May 23, 1988 12:00 PM

When Natalie Merchant, lead singer and lightning rod for the band 10,000 Maniacs, wanders into a “We Remember Elvis” convention in the basement of a Pittsburgh motel, she isn’t impressed. She passes up the Elvis toenail clippers and doesn’t even bid on a cummerbund—a steal at $80—once worn by the full-figured rock royal. “I’m extremely ignorant about pop culture,” says Merchant, 24 and out of place among Elvis’ ever-so-slightly-graying fans.

Though she is the only living rock star in sight, Merchant is ignored by the Elvisphiles, who have heard neither of her nor of the other 9,999 Maniacs. But after years of obscurity, the band—Merchant, bassist Steve Gustafson, 31, drummer Jerry Augustyniak, 29, keyboardist Dennis Drew, 30, and guitarist Rob Buck, 30—is getting noticed by other pop culturalists. Critical raves from the likes of England’s New Musical Express (“The finest American band to cross the Atlantic in years”), together with a current hit single, “Like the Weather,” have helped the Maniacs sell 400,000 copies of their third album, In My Tribe. The days when the Maniacs could be heard only in basement clubs and on late-night college radio stations appear to be over. “I never really thought we were going to be pop stars,” Merchant says. “But I don’t mind now. It’s kind of fun. I don’t think it’s asking too much to have 1,000 people in every major city in America come to see us play. Now we’re even getting a couple more than that. It’s a good feeling.”

In return, fans get Merchant’s lyrics that take on subjects as diverse as alcoholism, illiteracy, Jack Kerouac (“Hip flask slinging madmen, steaming café flirts, they all spoke through you”) and child abuse. “A lot of the songs are about really frightening subjects,” Merchant says. “But we hide them in nice little pop melodies, and it kind of lures people in.” Part of the lure comes from Peter Asher, Linda Ronstadt’s producer, who helped give the LP its sprightly folk rock sound.

“They’re original, not mainstream,” says Mike Gallis, 18, who wore a peace symbol T-shirt at a Pittsburgh record signing. “They have something to say besides the usual pop garbage.”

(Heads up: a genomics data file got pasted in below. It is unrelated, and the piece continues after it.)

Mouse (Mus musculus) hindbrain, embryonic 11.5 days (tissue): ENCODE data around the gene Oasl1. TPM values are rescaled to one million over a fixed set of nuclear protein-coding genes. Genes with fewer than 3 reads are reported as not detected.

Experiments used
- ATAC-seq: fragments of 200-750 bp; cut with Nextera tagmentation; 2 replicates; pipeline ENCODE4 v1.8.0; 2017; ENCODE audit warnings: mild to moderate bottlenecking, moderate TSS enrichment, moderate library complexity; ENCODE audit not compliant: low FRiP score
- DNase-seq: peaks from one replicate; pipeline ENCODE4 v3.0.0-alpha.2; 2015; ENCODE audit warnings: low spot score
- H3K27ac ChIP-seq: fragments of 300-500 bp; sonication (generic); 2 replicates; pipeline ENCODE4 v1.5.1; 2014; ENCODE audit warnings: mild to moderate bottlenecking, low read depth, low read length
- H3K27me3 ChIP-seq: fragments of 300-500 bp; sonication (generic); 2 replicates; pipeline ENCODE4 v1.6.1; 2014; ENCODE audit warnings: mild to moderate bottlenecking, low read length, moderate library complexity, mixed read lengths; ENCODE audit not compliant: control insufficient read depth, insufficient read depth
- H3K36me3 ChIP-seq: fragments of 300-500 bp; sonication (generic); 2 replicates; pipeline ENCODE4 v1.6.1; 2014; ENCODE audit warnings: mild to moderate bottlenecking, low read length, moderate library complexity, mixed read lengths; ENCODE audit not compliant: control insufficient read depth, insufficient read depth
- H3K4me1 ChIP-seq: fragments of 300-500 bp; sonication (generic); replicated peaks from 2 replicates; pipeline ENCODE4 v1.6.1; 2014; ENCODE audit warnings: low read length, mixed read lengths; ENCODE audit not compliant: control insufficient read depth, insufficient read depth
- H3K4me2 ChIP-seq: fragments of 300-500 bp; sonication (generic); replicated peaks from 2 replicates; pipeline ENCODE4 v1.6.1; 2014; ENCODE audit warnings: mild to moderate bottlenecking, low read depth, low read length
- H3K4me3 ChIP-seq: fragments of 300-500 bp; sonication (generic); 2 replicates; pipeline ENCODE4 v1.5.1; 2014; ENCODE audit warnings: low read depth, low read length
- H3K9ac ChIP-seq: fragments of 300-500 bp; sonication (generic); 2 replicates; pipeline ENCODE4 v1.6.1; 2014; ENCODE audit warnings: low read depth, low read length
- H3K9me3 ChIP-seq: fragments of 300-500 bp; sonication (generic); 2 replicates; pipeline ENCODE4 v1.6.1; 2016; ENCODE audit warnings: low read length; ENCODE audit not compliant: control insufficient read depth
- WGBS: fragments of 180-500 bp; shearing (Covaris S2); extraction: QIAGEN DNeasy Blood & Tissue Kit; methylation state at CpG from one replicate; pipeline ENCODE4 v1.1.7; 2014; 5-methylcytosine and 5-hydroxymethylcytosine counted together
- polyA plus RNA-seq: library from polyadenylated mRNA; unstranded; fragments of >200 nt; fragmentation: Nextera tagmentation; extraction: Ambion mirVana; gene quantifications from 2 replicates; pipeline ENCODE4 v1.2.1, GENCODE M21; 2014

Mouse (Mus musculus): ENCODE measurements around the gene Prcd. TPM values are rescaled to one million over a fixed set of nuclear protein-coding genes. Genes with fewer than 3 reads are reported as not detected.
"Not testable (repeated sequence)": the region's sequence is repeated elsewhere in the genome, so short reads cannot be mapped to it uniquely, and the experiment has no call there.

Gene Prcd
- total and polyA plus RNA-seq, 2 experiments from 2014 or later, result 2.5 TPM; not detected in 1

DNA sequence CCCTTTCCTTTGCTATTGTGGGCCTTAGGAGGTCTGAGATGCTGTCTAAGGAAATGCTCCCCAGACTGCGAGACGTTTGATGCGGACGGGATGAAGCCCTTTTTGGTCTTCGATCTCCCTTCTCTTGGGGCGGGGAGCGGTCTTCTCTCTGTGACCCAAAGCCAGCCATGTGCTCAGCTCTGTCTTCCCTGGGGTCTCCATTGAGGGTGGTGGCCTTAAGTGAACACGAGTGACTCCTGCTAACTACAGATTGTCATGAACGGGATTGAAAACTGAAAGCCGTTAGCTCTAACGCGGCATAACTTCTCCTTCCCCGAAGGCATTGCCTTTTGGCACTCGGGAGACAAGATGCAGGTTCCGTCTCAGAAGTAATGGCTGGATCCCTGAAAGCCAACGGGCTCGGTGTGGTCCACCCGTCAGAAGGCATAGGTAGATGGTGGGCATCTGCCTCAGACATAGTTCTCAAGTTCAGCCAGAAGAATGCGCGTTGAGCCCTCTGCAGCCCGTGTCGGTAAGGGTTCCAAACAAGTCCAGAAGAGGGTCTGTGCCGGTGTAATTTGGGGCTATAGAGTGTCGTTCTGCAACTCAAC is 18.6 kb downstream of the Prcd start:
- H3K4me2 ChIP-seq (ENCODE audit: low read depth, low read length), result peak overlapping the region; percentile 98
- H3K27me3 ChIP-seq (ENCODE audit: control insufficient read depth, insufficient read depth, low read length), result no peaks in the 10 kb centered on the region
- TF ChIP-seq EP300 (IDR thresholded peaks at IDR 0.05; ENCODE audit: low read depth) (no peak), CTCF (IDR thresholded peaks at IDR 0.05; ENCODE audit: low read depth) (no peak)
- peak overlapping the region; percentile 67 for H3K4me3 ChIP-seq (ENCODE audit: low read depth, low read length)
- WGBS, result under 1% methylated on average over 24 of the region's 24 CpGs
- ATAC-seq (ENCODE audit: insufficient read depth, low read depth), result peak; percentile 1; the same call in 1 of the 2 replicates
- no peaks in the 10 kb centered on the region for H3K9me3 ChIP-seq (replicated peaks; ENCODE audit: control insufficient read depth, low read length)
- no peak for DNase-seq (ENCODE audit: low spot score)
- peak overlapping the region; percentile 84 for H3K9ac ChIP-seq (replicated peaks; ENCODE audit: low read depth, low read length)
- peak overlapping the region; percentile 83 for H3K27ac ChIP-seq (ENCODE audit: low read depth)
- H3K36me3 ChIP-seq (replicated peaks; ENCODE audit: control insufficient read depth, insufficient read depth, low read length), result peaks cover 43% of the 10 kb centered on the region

Their fans’ devotion can be maniacal. They throw books, not lingerie, during shows and visit backstage bearing gifts and seeking truth. “Some come up and say, ‘Is this Jack Kerouac a friend of yours?’ I tell them to go to the library and look it up,” says Merchant, who tries to persuade fans she’s no oracle. “I always talk to them about themselves. I’ll say, ‘Does your mother have the same color eyes as you?’ Then they realize I just want to talk about them.”

A waiflike vegetarian and political activist who carries a sketch pad in her knapsack (“I love to draw chubby, cherubic-looking children”) and quotes leftist heroine Emma Goldman with approval (“If I can’t dance at your revolution, I’m not coming”), Merchant seems to be a ’60s flashback come to life. In concert, she mesmerizes audiences with an idiosyncratic whirling dervish dance that is part graceful Deadhead, part Martha Graham. “I just get lost in it,” she says.

If she seems the latest bloom of flower power, look to Merchant’s girlhood in Jamestown, N.Y. Her mother, Ann—who was divorced from her father, Tony, when Merchant was 7—worked as a secretary at nearby Jamestown Community College and tended to hang out with professors, potters and psychologists. “They were all these strange hippie characters,” says Merchant, who stopped watching TV at the age of 11, “when my mother pulled the set out of the wall.” At 16 she dropped out of high school to take college courses and work three jobs, one at a “whole-foods bakery run by this older hippie community. A lot of great people were living in Jamestown then. It was a good little scene.”

Out of it popped the Maniacs, whose name was inspired by a Grade B horror flick. Just 17 when she joined the group, Merchant says, “The first five times I went to see 10,000 Maniacs [in 1981], I wasn’t in the band. But they saw me sitting there and said, ‘C’mon up and sing.’ So I did that for the next five shows. They kept luring me up onstage, and I kind of liked it. It was pretty exciting, and Jamestown as a whole was pretty boring.”

Still, it remains home to the 10,000, just back after an eight-month tour. “We stay because it’s cheap,” says Drew. Merchant, whose romance with REM’s Michael Stipe cooled last year, lives alone in an apartment “too filled with junk.” Despite the seriousness of Maniac lyrics, she wants it known that she doesn’t “sit around and wallow in awful things all the time. I like just going for walks all day, sitting in a field and having a picnic. I get so elated sitting around and drinking wine and talking to people.”

Other than bestowing on the Maniacs a Certificate of Recognition from the Jamestown Centennial Committee—a distinction the Rolling Stones, to name only one band, cannot claim—hometown folk leave Merchant and her bandmates alone to do as they please. “We can’t fill Jamestown’s bigger halls,” Gustafson says. “People figure, Twelve dollars?! Aw, hell, I used to see them for two down at the Rusty Nail.’ ”

—By Steve Dougherty, with Lisa Russell

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